Talking brutal off-road PSP racing with MotorStorm Arctic Edge's Richard Ogden
Vehicles will crumple, bits will fall off and ragdolls will fly through the air
One of the big franchises that Sony is relying on to boost expectations for the PSP in 2009 is crash spectacular racer MotorStorm. Instead of a reimagining of either the desert conditions of the original PS3 game or the island location of Pacific Rift, though, the PSP game is taking to the icy wastes of Alaska.
Heading up development duties on MotorStorm Arctic Edge is northern England developer Bigbig Studios, best known for its PSP action franchise Pursuit Force, and which is now an official part of Sony's UK set-up.
We caught up with game director Richard Ogden to find out the hows, whys and wherefores of playing in the snow.Pocket Gamer: When taking a PS3 franchise like MotorStorm to PSP (& PS2), how do you try to constrain the scope of game in terms of elements you focus on?
Richard Ogden: From the beginning of development, it's been our ambition to bring MotorStorm across to the PSP completely intact - the handling, crashes, ragdolls, player-centric excitement: the whole brutal off-road racing package.
We've had to compromise a little, but this is done under the bonnet and players shouldn't really perceive the difference. Clearly, we can't match PS3's fidelity but we think that the game will really show off what can be achieved on PSP and hope that players will be wowed when they get to play it.How much of the technology for the game is built upon your existing Pursuit Force technology?
For Arctic Edge, we've created a new engine, completely from scratch. We've built upon our experience of the two Pursuit Force games to implement more efficient and powerful technologies. This was done to allow us to attain the goal of making a game that people wouldn't believe possible on PSP.How does it compare making a straight racer to a character-based combat racer?
From a technological perspective it's not very different. We still need rendering, audio, animation, physics, vehicle handling etc. As a game design it's certainly less complex but overall no less challenging. Over the course of the project there's still an immense amount of art, game design, programming, management and QA work being done.Why did you decide to take on a new environment for Arctic Edge?
We could've just ported the PS3 games but doesn't the PSP deserve its own and unique MotorStorm game? It's such a cool system and great to develop for. We want to bring MotorStorm to a whole new audience as well as please owners of the first two games who don't yet own a PSP.How difficult has it been to get the icy physics feel both right and nice to play?
You would imagine that icy surfaces are going to be really slippery but if you look into the handling of racing vehicles with spiked or studded tyres on snow and ice, you find that they actually have a lot of grip. So, these surfaces won't feel too different, at least for some of the vehicles.
It just gives us a larger palette of surfaces to work with and balance across the different vehicle classes. And, our deep snow has the boost cooling mechanic from Pacific Rift.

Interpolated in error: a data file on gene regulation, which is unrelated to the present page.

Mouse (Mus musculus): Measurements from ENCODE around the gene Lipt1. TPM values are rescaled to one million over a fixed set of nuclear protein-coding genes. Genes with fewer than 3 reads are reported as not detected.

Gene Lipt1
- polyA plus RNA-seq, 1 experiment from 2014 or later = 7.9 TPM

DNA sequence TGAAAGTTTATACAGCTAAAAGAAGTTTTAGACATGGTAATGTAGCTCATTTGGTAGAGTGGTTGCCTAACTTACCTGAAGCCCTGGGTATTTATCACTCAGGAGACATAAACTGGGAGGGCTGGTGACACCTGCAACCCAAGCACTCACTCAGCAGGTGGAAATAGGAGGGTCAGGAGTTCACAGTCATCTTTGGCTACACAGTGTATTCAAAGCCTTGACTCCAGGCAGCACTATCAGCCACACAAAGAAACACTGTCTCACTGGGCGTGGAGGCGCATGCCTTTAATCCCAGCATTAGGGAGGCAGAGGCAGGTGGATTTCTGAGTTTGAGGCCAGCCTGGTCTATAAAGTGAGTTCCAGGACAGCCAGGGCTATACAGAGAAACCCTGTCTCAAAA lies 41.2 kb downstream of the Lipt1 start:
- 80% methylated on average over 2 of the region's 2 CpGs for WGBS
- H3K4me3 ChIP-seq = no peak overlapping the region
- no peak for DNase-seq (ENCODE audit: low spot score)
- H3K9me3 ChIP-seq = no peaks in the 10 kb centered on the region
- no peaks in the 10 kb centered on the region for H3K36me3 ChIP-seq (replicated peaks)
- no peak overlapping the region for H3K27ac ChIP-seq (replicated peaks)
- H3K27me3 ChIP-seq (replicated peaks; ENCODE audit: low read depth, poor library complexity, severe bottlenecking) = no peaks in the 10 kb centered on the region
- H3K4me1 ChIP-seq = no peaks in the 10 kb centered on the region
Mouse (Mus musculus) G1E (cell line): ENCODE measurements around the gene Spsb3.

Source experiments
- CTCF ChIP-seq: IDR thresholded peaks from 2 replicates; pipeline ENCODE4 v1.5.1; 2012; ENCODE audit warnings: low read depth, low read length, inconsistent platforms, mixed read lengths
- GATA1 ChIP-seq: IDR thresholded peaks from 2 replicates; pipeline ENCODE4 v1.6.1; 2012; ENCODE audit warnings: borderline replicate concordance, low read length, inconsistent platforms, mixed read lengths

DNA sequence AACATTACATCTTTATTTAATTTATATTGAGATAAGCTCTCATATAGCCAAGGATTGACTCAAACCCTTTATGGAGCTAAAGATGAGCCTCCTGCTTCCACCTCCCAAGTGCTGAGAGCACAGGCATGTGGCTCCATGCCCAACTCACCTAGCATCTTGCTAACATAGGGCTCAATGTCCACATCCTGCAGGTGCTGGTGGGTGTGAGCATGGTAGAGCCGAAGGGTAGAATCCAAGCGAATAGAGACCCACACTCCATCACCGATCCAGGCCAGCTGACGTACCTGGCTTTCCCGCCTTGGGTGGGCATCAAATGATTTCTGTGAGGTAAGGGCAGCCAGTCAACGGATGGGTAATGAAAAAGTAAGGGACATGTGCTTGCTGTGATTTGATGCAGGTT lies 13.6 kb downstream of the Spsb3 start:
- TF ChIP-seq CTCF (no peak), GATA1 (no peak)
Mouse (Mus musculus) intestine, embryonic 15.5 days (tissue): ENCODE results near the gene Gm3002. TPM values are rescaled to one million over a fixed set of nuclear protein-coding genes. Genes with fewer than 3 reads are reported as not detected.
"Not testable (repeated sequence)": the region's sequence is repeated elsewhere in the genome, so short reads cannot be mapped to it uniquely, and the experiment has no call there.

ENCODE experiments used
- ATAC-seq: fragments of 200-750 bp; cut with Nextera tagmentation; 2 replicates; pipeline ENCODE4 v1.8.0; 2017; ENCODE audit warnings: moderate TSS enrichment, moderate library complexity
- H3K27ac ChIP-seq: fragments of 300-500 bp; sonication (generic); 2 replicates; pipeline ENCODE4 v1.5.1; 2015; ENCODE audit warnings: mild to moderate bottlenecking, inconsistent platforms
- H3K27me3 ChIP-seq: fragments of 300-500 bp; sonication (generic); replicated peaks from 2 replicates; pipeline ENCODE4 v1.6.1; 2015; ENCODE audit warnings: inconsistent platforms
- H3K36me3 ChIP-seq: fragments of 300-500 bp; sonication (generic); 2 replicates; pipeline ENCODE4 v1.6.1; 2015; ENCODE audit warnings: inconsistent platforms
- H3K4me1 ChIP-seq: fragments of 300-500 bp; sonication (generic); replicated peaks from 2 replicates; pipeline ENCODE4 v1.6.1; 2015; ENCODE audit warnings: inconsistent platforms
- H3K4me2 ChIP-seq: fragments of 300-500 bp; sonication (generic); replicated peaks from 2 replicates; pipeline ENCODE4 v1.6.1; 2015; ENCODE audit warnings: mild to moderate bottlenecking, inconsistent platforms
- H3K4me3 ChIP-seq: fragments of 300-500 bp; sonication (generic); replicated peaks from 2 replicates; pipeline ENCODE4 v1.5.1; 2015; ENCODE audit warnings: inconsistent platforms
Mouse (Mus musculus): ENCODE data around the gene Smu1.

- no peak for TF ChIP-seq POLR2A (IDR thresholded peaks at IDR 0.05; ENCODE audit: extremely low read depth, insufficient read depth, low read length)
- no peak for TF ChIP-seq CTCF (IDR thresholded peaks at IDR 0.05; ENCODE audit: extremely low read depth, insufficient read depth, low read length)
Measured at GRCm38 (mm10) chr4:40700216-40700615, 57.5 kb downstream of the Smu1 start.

However, we do have one really slippery surface and that's on our bobsleigh corners. These have very little grip and you need to judge the entry to the corner correctly and control the vehicle with boost to get around.
At the moment, these are proving difficult to balance but we should get it right with a little more experimentation. It's more related to the corner's geometry than the grip level.Why did you decide to put in features such as the breakable ice bridges and other environmental hazards?
It just made sense to take inspiration from our new snow and ice location to include a few cool features that wouldn't be seen in other MotorStorm games (or even any other racing games). We've got avalanches which can be triggered by the player or AI vehicles, the breakable ice bridges that can be destroyed by heavy vehicles and there are the bobsleigh corners, as previously mentioned.How do the new vehicle classes - the Snowcat and the Snow Machine - affect the game?
They give us another distinguishing factor from the previous games and, obviously, they fit with the setting perfectly.
Both are tracked vehicles. The Snow Machine is one of the lighter vehicles but has a track and skis instead of wheels. It'll be pretty effective on the snow. The Snow Cat is more a rival to the Big Rig and will perform well on any surface. Just be careful with the amount of momentum it can build up.The joy of crashes is a big part of MotorStorm so how have you tried to build on that thrill?
As with the rest of the game, it is MotorStorm, so we've just tried to emulate what's seen in the PS3 games. The crashes will be there, vehicles will crumple, bits will fall off and ragdolls will fly through the air - all conveying that intense, destructive side of the experience.What are the differences between the PSP and the PS2 versions of the game?
The game is developed primarily for PSP but they're essentially the same game. It's mainly the multiplayer modes that make them stand out.
The PSP version will have Ad Hoc and Infrastructure Mode multiplayer for as many as eight players, whereas the PS2 has split screen for two player races at home on the sofa. The PS2 version will also have uprated graphical content to suit its technical capabilities and bigger screen area.What should we expect in terms of downloadable content?
Unfortunately, I can't reveal anything about this at the moment as we're just looking into what's feasible.How long has the game been in development for and with how many people, and at what stage is the development currently at?
The game has been in development for about 15 months now with around 30 people working on it. We're in very good shape code-wise so watch this space!Thanks to Richard for his time. MotorStorm Arctic Edge is due for release in the autumn.